Inclusive Education? The New Face of Segregation
By Maryam Dalkilic
Maryam Dalkilic is a doctoral student in Human Development, Learning, and Culture, under the Department of Educational and Counselling Psychology and Special Education, at The University of British Columbia (UBC). As a former school counselor and preschool director in Turkey and childcare supervisor in Canada, Maryam’s research examines the ways in which ubiquitous concepts, like inclusion and normal development, are incorporated in discourses that exclude and marginalize children with learning differences.
Inclusive Education? The New Face of Segregation
Inclusive education is upheld by practitioners and educational researchers as the pinnacle of social justice being practiced in schooling environments. It is regarded as a development in educational theory and practice, and a move away from the restrictive and oppressive past-practice of segregated education, most especially for children labeled with disabilities. This commonly held assertion, however, has limited education professionals from considering the implications of the practice for which they advocate: despite being enveloped in a guise of a social-justice oriented solution to segregation of children labeled with disabilities, inclusion has become the new face of restriction, regulation, and marginalization in education (Graham & Slee, 2006).
The issue of children’s regulation in inclusive education can be attributed to the hegemony established by our societal conceptualization of disability in the field of education. Disability has been predominantly conceptualized from a purely medical and individualist lens, as a direct result of a biological or physical difference people exhibit relative to their peers (Allan, 2010). It is a disabled person’s responsibility to end their own alienation, by changing the characteristic for which they are deemed disabled – erasing a part of themselves into being considered normal or suitable to an environment, in order to become part of their society. This outlook has been applied to so-called inclusive education of children labeled with disabilities. Unlike their peers, who are deemed to be typically developing, children labeled with disabilities are controlled and regulated into participating in school activities in manners considered to be normal.
Ironically, processes of regulating are executed by systems of education that claim to welcome, rather than segregate, all children. A reading of these attitudes in discussions of inclusive education from educators themselves can provide a glimpse into these processes (Dalkilic & Vadeboncoeur, in press). Under inclusive education, labels of disability dictate how educators interact with children, and erase their individuality in the eyes of the educator in favour of a set of traits that must be adapted to fit the homogeneity of the class. Children are encouraged to self-regulate their behaviours, and rewarded for trying to fit in with classmates by restricting themselves from certain behaviours that feel more comfortable to them. The educator’s role is to aid the child into acting in an assimilated manner, and the child’s label of disability is used as a tool to determine the areas in which regulation is required. Children have an implicit choice between being isolated from their peers, or changing who they are from a young age.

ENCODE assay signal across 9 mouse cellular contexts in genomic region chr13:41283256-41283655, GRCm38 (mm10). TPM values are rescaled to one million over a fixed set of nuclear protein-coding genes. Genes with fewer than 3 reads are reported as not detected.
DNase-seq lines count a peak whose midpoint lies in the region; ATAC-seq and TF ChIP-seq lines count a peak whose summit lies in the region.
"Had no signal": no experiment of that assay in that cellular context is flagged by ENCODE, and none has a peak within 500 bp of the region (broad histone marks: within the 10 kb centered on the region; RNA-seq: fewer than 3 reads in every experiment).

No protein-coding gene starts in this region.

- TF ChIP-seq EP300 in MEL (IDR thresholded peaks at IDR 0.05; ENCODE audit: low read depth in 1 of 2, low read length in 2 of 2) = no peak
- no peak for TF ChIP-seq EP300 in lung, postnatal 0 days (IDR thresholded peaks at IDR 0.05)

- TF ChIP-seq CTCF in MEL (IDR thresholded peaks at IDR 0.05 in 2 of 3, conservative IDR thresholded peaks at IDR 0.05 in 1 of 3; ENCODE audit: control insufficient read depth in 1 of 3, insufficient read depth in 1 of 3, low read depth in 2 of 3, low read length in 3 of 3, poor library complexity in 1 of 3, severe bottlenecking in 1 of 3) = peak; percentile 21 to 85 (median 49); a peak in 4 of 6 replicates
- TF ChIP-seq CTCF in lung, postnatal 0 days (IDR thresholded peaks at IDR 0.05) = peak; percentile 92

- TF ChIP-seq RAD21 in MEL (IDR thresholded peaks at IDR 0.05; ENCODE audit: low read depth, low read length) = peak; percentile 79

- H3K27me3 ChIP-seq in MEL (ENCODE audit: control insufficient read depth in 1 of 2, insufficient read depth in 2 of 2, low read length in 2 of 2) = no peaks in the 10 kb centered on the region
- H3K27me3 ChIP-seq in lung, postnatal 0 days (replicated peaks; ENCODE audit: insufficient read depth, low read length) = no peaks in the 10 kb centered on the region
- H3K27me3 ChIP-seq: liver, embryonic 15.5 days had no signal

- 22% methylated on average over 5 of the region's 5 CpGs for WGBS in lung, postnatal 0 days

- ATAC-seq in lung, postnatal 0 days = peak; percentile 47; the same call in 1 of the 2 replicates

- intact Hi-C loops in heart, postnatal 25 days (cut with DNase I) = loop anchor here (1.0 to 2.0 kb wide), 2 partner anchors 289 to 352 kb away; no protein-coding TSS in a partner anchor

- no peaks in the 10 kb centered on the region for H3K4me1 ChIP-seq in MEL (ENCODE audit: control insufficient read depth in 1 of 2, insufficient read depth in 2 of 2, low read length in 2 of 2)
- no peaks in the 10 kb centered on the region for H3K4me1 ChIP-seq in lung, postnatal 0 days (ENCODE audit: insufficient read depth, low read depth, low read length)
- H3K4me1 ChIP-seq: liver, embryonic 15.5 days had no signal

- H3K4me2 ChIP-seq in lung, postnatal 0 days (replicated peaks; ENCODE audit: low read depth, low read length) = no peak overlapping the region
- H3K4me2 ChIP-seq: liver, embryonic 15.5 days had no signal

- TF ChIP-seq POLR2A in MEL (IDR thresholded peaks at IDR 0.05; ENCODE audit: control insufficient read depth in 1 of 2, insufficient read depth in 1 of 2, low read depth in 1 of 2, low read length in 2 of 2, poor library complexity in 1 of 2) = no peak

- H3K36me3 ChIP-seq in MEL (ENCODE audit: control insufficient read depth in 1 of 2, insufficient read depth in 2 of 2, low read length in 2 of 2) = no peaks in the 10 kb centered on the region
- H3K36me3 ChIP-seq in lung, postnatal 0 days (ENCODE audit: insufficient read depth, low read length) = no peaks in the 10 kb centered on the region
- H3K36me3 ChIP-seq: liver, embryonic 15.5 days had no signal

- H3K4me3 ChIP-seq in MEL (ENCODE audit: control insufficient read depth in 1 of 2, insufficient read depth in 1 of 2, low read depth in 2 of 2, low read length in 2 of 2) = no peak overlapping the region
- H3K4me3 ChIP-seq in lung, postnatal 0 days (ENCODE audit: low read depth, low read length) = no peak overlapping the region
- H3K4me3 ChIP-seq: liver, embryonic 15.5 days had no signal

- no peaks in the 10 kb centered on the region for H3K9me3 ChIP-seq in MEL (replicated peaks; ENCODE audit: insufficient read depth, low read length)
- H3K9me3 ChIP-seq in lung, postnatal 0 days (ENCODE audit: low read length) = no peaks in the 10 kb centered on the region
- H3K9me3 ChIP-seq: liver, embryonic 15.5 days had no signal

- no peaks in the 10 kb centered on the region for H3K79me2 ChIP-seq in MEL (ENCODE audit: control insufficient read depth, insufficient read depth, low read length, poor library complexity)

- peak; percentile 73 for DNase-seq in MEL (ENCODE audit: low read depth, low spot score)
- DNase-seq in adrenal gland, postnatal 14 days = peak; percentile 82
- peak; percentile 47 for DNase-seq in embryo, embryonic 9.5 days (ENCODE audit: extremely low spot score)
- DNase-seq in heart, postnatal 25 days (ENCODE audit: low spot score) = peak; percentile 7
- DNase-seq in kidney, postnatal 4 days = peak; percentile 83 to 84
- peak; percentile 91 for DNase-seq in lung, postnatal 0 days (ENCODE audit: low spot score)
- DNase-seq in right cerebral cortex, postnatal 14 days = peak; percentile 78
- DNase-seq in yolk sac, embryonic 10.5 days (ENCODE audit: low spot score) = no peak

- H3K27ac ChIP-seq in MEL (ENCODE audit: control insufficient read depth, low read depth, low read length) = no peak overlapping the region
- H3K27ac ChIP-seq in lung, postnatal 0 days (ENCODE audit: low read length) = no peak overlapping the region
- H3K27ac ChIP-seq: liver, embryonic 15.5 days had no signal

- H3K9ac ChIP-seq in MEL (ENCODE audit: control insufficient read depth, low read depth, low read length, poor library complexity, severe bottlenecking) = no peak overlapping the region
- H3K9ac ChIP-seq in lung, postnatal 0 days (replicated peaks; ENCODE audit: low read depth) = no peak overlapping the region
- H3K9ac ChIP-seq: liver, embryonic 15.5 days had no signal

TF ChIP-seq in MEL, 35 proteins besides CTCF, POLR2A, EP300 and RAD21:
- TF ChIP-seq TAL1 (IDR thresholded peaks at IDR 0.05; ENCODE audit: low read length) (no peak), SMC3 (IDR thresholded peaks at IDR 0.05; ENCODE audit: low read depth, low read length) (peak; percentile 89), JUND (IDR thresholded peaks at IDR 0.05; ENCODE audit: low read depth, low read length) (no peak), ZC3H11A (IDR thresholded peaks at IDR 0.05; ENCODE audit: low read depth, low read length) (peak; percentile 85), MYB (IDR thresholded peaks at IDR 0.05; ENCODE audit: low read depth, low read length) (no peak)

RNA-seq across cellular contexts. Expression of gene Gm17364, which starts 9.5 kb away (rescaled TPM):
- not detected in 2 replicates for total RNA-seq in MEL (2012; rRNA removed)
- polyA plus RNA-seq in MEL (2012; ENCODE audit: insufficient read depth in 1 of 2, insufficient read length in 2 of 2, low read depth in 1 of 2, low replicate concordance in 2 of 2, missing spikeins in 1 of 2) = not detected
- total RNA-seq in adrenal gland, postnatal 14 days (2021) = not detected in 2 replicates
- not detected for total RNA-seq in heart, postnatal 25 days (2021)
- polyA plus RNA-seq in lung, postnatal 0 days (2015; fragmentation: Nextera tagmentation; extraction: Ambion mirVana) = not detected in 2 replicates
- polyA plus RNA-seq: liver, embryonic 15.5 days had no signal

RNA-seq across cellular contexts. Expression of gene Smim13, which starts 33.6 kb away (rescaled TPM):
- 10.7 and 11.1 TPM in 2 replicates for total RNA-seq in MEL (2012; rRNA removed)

Segregated schooling was the practice of unmasked isolation of children with characteristics that deviated from the norm; inclusive education followed by allowing children to participate in the class with their peers, provided that their characteristics were regulated into normalcy. In either case, the message being sent is that children with disabilities cannot exist fully as themselves among their peers.
Inclusive education is in need of a paradigm shift, if it is to operate under principles of social justice and liberation of all individuals from marginalization (Dalkilic & Vadeboncoeur, in press). This shift needs to start with how we collectively have conceptualized disability. The historical outlook on disability, as an individual fault, needs to be readjusted in education, to include within it a right for all children to participate in their schools and societies with expression of their diversity. Disability, as spoken of in education, needs to be reframed as a lack of acceptance of diverse individuals from their societies – not simply a physical characteristic that a child possesses, but a set of attitudes around this characteristic (Allan, 2010).
The duty of inclusive education, then, is the incorporation of all children’s diverse traits in class activities. A true de-segregation of children labeled with disabilities must start from classroom practices that allow them to participate without conforming to standards of relative normalcy, and with the freedom of being treated as individual and valuable persons.
Allan, J. (2010). The sociology of disability and the struggle for inclusive education. British Journal of Sociology of Education, 31, 603-619.
Dalkilic, M., & Vadeboncoeur, J. (in press). Regulating the child in early childhood education: The paradox of inclusion. Global Studies of Childhood.
Graham, L. J. & Slee, R. (2006). Proceedings from American Educational Research Association (AERA) 2006 Annual Conference: Inclusion? In Proceeding Disability Studies in Education Special Interest Groups. San Francisco, CA. Retrieved July 23, 2013, from: http://eprinuts.qut.edu.au